Thank you again for the reply and also for the examples Jeppe.

Could you please clarify for me what are the advantages or disadvantages of using 1, 2 or 3 process to implement the state machine. I do not fully understand why it is better or worse to use one approach instead of another.

Also could you please clarify what you meant by the "creative" use of VHDL?
Does it mean bad coding practice? Also there are no problems with reading or writing ti signals that could be read and written to by other processes in the component?

I am very interested to understand this, as I have experienced problems during simulations that i couldnīt explain. I would like to better understand how to code state machines properly because in the past I believe I have not been doing it properly.

Many thanks.
 
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jeppe jeppe is offline
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      10-21-2008
Hi
Could you please clarify for me what are the advantages or disadvantages of using 1, 2 or 3 process to implement the state machine. I do not fully understand why it is better or worse to use one approach instead of another.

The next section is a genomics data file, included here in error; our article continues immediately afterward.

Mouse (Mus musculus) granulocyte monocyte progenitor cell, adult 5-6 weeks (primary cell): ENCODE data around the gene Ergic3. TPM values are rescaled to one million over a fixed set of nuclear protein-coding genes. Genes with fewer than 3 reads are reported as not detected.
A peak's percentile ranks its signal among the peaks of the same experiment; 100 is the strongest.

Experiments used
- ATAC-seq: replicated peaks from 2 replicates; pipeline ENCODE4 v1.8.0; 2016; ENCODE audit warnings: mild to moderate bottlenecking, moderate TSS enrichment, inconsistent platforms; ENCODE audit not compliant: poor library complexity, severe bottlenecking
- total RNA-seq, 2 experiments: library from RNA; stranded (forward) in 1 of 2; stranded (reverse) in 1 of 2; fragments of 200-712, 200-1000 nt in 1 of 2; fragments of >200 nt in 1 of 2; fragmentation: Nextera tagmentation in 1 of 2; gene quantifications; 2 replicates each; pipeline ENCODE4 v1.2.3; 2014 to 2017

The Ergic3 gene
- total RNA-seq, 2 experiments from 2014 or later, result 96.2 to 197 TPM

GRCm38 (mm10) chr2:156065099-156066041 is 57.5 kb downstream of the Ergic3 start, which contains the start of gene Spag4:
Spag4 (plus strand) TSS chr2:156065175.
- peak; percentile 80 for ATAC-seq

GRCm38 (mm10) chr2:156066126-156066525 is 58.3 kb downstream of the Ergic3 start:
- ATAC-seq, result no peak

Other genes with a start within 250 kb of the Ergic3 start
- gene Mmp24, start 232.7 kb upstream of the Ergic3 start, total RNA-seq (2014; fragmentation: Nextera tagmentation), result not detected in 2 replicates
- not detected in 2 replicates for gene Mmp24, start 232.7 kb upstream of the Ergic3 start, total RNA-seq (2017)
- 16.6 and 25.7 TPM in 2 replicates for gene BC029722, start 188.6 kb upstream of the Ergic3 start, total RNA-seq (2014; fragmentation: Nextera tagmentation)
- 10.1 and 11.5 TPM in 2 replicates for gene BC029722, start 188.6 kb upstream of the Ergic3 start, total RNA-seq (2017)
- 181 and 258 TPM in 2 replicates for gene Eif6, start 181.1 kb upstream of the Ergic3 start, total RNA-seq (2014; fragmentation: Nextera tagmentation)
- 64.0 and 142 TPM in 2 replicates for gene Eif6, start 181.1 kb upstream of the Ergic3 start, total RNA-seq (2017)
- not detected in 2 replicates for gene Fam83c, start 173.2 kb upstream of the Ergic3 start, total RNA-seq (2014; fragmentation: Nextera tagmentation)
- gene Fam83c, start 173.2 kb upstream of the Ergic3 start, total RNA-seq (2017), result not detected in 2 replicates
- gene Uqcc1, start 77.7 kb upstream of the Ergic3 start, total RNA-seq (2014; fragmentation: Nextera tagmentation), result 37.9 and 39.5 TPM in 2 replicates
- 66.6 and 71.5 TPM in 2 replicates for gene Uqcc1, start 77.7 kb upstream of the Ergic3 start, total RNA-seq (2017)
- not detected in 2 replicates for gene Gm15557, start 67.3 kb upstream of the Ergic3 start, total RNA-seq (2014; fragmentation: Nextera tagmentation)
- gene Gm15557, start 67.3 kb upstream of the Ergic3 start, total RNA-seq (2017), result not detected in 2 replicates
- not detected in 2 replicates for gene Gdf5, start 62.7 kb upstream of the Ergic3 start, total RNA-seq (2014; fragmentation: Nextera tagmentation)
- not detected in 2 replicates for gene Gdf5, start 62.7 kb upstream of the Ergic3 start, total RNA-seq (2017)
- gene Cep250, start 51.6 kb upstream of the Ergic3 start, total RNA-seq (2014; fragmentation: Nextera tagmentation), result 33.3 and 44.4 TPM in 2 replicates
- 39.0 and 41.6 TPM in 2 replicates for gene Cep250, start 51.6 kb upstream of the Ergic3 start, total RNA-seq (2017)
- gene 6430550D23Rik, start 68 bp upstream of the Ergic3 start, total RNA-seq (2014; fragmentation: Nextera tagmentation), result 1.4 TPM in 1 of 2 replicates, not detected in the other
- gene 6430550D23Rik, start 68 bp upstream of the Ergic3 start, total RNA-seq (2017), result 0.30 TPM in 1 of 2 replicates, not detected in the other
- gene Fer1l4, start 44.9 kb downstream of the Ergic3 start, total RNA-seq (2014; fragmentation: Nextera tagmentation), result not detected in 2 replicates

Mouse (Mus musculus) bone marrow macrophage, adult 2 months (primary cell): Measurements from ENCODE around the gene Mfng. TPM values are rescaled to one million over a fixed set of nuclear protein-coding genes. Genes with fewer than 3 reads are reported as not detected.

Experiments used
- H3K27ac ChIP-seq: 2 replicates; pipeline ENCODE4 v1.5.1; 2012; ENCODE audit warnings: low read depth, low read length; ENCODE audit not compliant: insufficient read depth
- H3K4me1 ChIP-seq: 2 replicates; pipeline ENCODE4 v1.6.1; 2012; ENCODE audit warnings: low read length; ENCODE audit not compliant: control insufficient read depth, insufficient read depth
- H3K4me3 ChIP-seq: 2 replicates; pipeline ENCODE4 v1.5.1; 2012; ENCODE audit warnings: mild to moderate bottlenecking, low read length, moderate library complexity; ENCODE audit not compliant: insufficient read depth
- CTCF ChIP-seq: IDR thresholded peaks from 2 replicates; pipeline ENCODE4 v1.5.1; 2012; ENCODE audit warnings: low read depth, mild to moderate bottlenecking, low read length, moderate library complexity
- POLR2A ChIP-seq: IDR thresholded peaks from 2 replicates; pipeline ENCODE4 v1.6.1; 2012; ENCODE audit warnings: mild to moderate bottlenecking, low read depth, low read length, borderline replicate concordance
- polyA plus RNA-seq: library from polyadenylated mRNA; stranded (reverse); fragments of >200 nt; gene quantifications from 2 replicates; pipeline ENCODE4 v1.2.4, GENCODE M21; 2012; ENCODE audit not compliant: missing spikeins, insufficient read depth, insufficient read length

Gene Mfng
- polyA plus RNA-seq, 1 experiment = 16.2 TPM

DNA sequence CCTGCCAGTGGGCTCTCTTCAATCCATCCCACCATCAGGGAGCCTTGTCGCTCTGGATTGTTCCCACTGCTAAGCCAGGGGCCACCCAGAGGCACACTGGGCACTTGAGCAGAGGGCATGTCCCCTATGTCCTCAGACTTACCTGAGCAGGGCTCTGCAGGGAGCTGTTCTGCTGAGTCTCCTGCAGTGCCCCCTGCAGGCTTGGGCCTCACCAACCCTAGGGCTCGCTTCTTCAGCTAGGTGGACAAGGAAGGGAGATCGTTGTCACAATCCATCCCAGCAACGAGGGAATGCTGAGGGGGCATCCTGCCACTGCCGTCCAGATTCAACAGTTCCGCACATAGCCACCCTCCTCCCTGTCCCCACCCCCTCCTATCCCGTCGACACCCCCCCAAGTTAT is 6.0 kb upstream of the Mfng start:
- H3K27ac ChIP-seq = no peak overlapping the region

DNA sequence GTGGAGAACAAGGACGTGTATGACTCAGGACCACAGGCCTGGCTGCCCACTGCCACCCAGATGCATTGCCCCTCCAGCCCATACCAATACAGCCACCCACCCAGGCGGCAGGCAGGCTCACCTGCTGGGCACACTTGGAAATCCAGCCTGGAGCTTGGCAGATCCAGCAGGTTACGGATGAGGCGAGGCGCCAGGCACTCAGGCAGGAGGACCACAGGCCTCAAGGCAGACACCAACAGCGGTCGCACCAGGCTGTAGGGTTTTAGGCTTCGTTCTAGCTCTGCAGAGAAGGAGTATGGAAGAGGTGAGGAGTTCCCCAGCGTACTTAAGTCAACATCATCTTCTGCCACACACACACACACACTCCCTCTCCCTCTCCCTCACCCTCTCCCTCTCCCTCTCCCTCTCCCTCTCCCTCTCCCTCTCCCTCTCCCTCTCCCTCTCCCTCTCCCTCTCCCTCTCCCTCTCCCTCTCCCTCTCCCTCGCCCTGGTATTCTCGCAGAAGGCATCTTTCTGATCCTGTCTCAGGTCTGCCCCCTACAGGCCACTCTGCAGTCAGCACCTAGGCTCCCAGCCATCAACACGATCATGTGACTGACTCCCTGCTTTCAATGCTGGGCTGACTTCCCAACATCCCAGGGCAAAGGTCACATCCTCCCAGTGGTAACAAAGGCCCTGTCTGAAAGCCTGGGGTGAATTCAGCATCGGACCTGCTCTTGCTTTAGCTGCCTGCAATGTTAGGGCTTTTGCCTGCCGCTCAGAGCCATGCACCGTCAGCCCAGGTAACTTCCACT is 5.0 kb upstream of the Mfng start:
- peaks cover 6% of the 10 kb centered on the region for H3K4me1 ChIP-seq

If you only use 1 process for your design (FSM ect) and this process operates
with several signals, connected at a serial maner (check my serial adder example) will you get several F/F's due to the clock driven process.
This could be good if you wants it - or bad if your not aware.

With 3 processes can you split your design at the logical elements you need for the FSM - "pure" combinatiorial logic and F/F's as well.
The Gnome processer at my site done with the same technique.

About "the Creative use" - if you forget signals in the sensitivitylist will the tools try figure out a circuit which could fit your needs. This could result in "implied latches" and extra logic. VHDL was originally created for simulation purposes and hence can a sourcecode give one result at the screen and another when put in hardware.
 

Last edited by jeppe; 10-21-2008 at 01:04 PM..
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Ardni Ardni is offline
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      10-22-2008
Thank you Jeppe